Global effort needed to fight antimicrobial resistance
Food production is a key cause of the global antibiotic resistance crisis, according to a growing body of scientific evidence.
Intensive farming practices, especially of pigs and poultry, have led to a greater reliance on antibiotics to control infectious disease and promote animal development and growth. At the same time, effluent contaminated with antimicrobial residues is working its way into waterways and soils.
With global meat consumption on the rise, particularly in China, India, Russia, South Africa and Brazil, antimicrobial consumption is expected to rise significantly by 2030.
Professor Steven Djordjevic, from the ithree Institute of Infection, Immunity and Innovation at UTS, said reduction of antimicrobial use in livestock husbandry around the world must become a priority.
"Large-scale animal production facilities generate huge volumes of animal waste contaminated with veterinary antibiotics and other antimicrobial agents. That waste material ends up in ponds that are pumped on to fields where fruit and vegetables are produced. It also ends up in aquatic ecosystems."
Professor Djordjevic said that while Australia is a small producer of pork on the global scale, and with good governance around antibiotic use in livestock, the practices of other countries affect us.
"Every time we travel overseas, we bring back the local flora in our gastrointestinal tracts. Every time we import food from overseas, we bring in the flora from the country of origin as well.
"We are in a global village so we can't ignore what happens elsewhere in the world where antibiotic stewardship may not be a priority or stringently enforced. We have to limit antimicrobial use and prevent over-the-counter access without prescription because ultimately resistance to multiple microbials will end up in our backyard."
Professor Djordjevic said the story of a colistin resistance gene illustrates this point. Colistin is a last-resort treatment for patients with long-term chronic infections caused by multiple antimicrobial resistant organisms. In 2015, a mcr-1 gene was identified in E. coli from humans and food animals in China. This initial report prompted a worldwide effort to screen for the gene which has now been detected in 17 countries – and it is only a matter of time before it is found in Australia.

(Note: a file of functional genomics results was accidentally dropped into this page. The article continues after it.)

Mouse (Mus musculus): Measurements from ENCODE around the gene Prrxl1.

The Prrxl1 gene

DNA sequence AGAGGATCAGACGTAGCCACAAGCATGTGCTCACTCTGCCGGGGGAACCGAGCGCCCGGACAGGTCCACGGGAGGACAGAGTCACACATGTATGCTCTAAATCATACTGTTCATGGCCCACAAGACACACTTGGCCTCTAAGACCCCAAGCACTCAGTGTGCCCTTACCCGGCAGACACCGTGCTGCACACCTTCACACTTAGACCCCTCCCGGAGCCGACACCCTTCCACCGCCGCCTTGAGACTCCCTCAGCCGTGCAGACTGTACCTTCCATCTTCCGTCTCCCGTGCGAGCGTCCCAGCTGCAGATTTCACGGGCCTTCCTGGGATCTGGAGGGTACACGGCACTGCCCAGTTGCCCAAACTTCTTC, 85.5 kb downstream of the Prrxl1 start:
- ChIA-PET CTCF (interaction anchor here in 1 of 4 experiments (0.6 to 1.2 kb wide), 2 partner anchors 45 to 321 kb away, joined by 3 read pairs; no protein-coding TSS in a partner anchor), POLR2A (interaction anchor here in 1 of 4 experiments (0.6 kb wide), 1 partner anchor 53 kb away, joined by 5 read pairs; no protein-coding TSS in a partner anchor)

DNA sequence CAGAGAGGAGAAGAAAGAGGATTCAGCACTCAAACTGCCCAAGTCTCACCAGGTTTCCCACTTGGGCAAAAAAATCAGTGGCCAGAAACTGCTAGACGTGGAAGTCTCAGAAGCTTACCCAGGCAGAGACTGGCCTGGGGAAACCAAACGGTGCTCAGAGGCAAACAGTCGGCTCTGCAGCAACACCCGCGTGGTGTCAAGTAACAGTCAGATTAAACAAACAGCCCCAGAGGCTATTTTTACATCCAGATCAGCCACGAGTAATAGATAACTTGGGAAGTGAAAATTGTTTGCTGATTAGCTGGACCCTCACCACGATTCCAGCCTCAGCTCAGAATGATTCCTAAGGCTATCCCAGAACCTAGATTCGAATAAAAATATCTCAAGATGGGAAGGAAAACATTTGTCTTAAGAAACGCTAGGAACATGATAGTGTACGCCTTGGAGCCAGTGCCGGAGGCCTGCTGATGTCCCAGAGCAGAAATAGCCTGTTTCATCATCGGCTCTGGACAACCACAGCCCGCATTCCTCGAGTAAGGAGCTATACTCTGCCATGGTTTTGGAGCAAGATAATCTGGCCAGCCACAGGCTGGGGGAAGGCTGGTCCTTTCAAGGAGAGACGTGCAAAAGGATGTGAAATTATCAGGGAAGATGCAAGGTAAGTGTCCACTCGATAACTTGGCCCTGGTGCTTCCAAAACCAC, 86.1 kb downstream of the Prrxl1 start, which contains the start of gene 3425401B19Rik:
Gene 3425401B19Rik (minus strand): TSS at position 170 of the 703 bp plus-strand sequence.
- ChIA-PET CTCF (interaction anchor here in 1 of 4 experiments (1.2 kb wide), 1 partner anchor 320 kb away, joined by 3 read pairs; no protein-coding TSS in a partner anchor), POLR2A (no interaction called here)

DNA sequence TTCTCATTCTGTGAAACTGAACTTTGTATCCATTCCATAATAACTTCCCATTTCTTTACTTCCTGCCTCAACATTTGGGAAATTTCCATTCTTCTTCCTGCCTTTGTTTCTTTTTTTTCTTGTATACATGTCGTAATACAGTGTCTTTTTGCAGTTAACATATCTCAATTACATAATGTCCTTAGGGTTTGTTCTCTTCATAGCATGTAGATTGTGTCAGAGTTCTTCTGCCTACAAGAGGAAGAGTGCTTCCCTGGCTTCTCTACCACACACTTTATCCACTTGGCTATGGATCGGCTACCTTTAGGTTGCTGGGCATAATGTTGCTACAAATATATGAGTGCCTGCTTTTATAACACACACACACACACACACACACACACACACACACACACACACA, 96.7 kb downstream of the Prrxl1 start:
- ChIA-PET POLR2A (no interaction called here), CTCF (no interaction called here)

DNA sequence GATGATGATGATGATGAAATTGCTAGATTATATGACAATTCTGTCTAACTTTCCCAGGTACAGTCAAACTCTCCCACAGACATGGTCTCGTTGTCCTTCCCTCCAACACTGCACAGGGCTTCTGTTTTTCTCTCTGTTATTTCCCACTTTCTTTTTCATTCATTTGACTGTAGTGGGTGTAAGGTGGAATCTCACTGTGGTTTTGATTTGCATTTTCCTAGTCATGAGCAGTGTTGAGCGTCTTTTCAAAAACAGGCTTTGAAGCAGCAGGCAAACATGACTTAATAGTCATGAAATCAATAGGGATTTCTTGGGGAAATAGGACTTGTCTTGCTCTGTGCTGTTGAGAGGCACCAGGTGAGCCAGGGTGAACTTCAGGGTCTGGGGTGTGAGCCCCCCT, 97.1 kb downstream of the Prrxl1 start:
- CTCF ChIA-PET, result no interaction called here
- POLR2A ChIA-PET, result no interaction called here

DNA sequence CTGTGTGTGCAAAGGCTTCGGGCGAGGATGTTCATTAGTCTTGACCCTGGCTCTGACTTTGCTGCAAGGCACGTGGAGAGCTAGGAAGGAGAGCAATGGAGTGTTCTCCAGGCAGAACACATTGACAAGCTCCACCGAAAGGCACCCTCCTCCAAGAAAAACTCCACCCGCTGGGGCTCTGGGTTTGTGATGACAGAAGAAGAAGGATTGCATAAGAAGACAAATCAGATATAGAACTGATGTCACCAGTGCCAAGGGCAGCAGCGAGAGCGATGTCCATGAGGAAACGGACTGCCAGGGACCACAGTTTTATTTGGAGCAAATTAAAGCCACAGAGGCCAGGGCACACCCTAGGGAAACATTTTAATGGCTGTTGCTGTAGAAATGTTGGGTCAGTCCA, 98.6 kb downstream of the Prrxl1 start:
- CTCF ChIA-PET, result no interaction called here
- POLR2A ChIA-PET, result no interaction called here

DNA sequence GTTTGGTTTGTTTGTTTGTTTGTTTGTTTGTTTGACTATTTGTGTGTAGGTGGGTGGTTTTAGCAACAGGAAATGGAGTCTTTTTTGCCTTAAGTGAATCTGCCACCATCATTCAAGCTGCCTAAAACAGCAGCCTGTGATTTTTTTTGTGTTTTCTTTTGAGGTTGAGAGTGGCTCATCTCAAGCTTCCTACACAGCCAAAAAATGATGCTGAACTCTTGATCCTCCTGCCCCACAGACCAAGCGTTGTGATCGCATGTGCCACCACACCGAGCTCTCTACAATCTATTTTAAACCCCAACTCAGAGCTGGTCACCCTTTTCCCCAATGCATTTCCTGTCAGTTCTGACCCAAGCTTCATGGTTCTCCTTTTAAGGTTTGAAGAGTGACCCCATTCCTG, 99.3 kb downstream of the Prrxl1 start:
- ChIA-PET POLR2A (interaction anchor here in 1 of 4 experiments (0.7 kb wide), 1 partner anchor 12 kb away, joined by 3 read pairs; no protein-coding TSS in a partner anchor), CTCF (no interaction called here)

Professor Djordjevic is leading a team that is exploring how gut bacteria in pigs respond to antibiotics and probiotics. The four-year project is a collaboration with the NSW Department of Primary Industries.
The consequences for the environment of large-scale intensive animal production and a growing human population, estimated to reach 9 billion by 2050, are not fully understood, he said.
A recent preliminary review article by the researchers has highlighted how little is known of the multiple antimicrobial-resistant bacterial populations in intensively raised food animals.
Professor Djordjevic said genomic surveillance studies would provide baseline data that would help to establish which antimicrobial resistance and virulence genes are circulating in Australian microbial populations. Such studies would also assess the diversity of the bacteria carrying those genes and help to identify emerging pathogens. Metagenomic approaches would also enhance understanding of the role of gut flora in human and animal health.
Increased awareness, changing how our food is produced and sharing knowledge of best practice will all help to drive change, Professor Djordjevic said.
"There are several strategies that can be used to help reduce the global reliance on antibiotics," he said. "These include developing and applying better vaccines, increasing probiotic and prebiotic use and using phage therapy instead of antibiotics in both agriculture and medicine."
"Ultimately we need a concerted effort by all of the world's food producers to reduce the reliance on antibiotics in intensive food animal production," Professor Djordjevic said.